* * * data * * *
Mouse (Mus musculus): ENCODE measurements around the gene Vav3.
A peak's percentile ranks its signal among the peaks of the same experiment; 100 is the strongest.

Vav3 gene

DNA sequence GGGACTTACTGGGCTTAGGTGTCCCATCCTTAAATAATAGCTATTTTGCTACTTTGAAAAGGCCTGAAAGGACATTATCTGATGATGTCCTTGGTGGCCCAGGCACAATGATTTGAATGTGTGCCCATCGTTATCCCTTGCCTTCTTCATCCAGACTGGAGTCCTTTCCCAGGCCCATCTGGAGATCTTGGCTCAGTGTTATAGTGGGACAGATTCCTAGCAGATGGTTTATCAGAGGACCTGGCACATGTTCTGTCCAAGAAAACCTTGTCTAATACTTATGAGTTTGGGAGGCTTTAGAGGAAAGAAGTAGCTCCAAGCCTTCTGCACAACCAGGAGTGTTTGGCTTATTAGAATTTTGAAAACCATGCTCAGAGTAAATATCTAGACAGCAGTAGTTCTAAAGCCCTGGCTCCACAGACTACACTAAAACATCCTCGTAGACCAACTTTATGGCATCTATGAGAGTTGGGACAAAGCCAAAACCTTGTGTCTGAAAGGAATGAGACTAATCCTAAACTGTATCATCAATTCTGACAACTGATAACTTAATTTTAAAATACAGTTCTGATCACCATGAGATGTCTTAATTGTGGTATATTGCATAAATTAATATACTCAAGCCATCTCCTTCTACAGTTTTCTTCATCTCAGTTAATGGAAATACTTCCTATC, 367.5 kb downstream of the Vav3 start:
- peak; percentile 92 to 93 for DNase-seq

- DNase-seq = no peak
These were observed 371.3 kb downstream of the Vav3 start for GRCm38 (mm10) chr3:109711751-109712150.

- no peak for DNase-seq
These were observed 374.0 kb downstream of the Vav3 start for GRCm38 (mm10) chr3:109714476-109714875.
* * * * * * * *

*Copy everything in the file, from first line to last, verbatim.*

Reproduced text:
Mouse (Mus musculus): ENCODE measurements around the gene Vav3.
A peak's percentile ranks its signal among the peaks of the same experiment; 100 is the strongest.

Vav3 gene

DNA sequence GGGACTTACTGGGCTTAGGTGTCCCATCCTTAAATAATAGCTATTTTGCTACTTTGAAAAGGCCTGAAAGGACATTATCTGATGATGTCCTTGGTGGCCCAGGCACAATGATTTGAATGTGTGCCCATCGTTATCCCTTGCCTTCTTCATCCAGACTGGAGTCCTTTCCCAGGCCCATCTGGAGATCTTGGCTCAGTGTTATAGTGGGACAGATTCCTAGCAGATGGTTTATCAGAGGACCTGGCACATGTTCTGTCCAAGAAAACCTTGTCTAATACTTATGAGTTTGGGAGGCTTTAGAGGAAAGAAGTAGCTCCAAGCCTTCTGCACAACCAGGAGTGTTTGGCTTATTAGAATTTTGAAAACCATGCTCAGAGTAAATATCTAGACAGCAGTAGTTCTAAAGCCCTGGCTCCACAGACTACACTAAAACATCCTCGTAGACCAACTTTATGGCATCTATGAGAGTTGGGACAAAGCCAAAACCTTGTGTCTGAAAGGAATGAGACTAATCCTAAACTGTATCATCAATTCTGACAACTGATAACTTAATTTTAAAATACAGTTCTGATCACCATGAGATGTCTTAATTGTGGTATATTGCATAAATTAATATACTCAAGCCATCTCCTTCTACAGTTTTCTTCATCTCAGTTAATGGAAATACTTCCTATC, 367.5 kb downstream of the Vav3 start:
- peak; percentile 92 to 93 for DNase-seq

- DNase-seq = no peak
These were observed 371.3 kb downstream of the Vav3 start for GRCm38 (mm10) chr3:109711751-109712150.

- no peak for DNase-seq
These were observed 374.0 kb downstream of the Vav3 start for GRCm38 (mm10) chr3:109714476-109714875.